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Letters to the editor: Oct. 4, 2017

Once again, we wake up to another mass shooting in America. Even greater than the 49 killed in Orlando last year. A disturbing trend, but one that I believe will continue since our country, and our state, will do nothing to address gun violence. Texas even rejected a safe gun-storage education campaign last legislative session. This is the only public safety issue of this magnitude in our state that most leaders simply won’t address, even though 3,200 Texans die annually from gun violence.

Now, our thoughts are with the people of Las Vegas and their families. We hope for recovery by those injured and comfort for those who lost loved ones. But after that is over, I desperately hope that some leader on the national level will stand up and say it’s time to address this problem and better protect Americans.


Re: Sept. 29 letter to the editor, “Pool’s ‘bad faith’ shows she’s unfit to hold office.”

To the gentleman who recently expressed his “astonishment and concern” over Council Member Leslie Pool’s continuing questioning of the fiscally irresponsible Domain subsidies and his hope that the “voters will take notice,” I must remind him that they already have.

Pool was re-elected last year by the greatest margin — 75 percent — and highest number of votes — 21,000-plus — of any council member. Crony capitalism is not a popular practice in Austin.


Re: Oct. 2 commentary, “Trump wants infrastructure. Build us up with Public Works.”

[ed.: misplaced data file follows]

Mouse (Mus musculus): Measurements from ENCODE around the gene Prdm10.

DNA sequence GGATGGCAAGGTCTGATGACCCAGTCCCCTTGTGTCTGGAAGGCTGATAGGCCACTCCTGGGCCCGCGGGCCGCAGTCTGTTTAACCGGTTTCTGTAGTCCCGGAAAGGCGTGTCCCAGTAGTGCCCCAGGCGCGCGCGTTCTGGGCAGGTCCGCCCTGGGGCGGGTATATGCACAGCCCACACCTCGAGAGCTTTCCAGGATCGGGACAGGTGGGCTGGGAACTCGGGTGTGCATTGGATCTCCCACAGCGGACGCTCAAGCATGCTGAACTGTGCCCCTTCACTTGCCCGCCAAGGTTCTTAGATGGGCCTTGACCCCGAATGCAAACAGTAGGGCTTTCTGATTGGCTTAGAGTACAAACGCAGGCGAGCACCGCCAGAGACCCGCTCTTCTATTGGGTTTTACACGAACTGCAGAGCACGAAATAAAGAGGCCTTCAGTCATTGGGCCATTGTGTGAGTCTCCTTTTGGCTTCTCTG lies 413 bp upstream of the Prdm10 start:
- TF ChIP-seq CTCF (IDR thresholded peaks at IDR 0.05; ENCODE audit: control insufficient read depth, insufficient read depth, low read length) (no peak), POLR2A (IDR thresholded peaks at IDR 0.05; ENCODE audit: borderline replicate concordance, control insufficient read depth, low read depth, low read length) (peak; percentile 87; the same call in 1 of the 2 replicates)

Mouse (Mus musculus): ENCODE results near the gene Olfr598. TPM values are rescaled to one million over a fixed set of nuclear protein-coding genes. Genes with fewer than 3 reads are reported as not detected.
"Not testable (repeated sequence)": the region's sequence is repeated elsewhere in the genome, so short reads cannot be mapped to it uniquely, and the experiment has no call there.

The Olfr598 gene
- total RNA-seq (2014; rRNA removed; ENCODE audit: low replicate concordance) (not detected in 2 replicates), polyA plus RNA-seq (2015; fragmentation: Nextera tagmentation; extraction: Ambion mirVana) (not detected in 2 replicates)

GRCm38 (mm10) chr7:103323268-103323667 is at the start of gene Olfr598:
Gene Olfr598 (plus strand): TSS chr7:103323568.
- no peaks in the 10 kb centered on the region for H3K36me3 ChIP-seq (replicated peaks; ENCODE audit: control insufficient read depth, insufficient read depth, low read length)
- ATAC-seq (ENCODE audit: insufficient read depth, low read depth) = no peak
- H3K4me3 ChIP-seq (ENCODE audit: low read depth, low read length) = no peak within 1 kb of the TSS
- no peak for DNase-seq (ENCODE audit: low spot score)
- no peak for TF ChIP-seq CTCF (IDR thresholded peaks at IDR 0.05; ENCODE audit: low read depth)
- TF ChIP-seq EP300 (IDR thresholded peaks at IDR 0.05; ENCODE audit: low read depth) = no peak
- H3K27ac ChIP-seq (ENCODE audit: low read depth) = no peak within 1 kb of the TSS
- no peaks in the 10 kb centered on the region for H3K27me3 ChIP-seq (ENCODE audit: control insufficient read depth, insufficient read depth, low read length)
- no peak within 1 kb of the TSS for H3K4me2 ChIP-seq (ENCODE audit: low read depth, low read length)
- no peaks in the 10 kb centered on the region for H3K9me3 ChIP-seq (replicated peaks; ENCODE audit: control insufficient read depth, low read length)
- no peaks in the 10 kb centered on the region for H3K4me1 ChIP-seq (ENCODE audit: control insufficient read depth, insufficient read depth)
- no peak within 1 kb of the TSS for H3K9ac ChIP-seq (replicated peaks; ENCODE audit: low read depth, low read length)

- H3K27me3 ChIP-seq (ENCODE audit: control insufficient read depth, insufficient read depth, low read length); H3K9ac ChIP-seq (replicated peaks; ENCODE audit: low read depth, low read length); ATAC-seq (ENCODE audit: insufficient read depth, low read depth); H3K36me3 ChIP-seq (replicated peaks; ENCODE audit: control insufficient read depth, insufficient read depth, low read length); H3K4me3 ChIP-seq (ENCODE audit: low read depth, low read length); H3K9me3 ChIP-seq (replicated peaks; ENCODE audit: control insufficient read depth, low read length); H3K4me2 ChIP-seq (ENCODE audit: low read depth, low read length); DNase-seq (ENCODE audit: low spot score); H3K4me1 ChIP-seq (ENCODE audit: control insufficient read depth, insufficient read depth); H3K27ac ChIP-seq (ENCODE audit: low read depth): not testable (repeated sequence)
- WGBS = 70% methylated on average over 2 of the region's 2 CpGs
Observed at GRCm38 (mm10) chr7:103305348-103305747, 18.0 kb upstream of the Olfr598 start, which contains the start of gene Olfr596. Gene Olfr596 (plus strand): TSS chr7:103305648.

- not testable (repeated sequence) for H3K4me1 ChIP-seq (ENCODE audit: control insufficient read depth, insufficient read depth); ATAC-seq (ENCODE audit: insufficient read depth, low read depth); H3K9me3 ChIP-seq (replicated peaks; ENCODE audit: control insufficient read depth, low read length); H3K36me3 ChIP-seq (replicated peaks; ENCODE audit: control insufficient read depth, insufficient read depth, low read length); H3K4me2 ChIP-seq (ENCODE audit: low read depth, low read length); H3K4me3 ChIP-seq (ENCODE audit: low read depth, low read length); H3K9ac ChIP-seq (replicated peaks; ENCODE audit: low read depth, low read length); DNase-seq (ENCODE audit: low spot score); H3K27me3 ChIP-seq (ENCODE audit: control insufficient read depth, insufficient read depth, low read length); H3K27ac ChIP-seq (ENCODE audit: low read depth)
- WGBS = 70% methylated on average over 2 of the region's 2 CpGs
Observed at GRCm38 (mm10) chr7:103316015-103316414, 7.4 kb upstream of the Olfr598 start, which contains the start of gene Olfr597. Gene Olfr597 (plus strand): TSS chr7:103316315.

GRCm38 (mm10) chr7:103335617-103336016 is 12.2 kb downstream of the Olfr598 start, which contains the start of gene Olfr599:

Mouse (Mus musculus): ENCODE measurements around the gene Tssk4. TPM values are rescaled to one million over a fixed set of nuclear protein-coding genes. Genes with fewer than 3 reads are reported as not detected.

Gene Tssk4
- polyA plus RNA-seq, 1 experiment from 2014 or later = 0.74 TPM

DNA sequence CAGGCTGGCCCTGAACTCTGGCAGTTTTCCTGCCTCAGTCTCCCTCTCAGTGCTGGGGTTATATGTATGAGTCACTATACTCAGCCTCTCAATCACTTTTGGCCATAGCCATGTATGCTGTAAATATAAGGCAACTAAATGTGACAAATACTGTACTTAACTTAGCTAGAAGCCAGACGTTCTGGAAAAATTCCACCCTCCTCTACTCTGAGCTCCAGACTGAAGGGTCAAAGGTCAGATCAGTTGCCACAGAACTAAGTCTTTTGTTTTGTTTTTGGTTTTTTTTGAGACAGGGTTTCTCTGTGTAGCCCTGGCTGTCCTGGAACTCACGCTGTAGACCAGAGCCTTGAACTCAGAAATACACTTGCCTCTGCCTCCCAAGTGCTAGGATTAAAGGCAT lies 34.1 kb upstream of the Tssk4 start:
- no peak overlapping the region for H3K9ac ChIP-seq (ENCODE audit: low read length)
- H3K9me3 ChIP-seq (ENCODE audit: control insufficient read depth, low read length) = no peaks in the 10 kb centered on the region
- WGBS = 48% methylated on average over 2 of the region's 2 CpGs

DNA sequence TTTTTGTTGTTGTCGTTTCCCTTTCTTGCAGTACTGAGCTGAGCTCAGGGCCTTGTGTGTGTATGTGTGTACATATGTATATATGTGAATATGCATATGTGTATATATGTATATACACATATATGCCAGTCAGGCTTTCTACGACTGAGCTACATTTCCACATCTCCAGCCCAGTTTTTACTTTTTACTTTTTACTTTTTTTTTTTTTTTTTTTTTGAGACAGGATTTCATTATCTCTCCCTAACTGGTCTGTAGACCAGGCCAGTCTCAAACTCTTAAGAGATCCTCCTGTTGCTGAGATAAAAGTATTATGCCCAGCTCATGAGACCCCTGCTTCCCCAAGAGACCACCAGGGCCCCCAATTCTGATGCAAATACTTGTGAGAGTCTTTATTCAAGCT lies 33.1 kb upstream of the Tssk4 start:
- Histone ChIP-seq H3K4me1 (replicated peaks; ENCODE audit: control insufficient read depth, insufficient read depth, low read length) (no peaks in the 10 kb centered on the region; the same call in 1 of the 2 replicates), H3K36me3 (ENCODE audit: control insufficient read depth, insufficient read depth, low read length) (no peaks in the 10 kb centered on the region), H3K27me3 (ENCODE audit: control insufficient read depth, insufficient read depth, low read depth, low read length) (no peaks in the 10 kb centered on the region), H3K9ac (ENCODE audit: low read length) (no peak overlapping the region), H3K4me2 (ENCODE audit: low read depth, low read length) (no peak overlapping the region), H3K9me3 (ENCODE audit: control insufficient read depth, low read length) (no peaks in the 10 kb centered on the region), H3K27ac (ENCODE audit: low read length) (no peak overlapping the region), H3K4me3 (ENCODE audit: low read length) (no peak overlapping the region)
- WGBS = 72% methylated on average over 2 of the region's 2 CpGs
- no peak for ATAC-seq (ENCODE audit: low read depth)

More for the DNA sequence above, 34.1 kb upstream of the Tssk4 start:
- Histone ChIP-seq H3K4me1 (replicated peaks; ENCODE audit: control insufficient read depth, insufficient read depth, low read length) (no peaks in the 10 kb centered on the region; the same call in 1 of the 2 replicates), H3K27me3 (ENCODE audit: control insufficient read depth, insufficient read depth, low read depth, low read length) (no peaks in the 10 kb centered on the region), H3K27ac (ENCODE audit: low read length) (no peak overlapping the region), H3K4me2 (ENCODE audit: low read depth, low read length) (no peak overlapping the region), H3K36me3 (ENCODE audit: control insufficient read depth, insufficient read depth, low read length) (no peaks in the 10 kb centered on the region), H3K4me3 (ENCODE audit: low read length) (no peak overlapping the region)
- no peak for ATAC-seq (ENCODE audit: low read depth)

U.S. corporations have $2.1 trillion parked overseas while waiting to see if Congress will grant them another “tax holiday.”

My suggestion to Congress: On a one-time basis, the U.S. reduces income taxes on overseas funds to 20 percent, conditioned upon those funds being deposited directly into a Federal Infrastructure Bank, managed by the U.S. Treasury Department, dedicated to U.S. infrastructure projects only. We give the corporations a tax break and fund our infrastructure needs.

Thanks to Chris Perri for bringing up this subject. We need the jobs now — and a minimum of $15 per hour for our workers. Our veterans should get first consideration.


Re: Oct. 1 letter to the editor, “Players’ disrespect for flag disgusting.”

The writer finds the players’ behavior “disgusting and unforgivable.” As one Air Force veteran to another, please allow me to remind the author of several points.

First, one of the reasons we serve is to protect the civil rights of all Americans. Athletes who take a knee are as entitled to their opinion as the writer is entitled to his. Second, impugning the patriotism of those who take a knee misses the point. It is entirely possible to love our country while disagreeing with some of our actions. Third, the author implies that those who don’t stand during the national anthem are protesting our military. This could not be further from the truth. In a nonviolent way, they are protesting racial inequality and excessive police violence.

As a nation, we are far from perfect — and it is the responsibility of all of us to make it better. Our children and grandchildren deserve it.


Re: Sept. 28 letter to the editor, “Soldiers’ sacrifices protect protest rights.”

The writer just doesn’t get it. Our flag is a symbol of American unity and is not a political tool for everyone’s personal aversions of our society. Many Americans inclined to disrespect our “symbol of freedom” have never gone in harm’s way to protect our freedoms. That same symbol of freedom was draped over 58,000 caskets in the war I was in. I take this very personal.

The imagery and metaphors associated with our flag were often the impetus that helped me and others endure the mental and physical stresses of war. The flag is sacred — and it validated us. To some, nothing is sacred, as long as it gets the attention they desire. There are certainly better avenues for protesters to get their message heard without offending patriots, of which many may take the same side as you.


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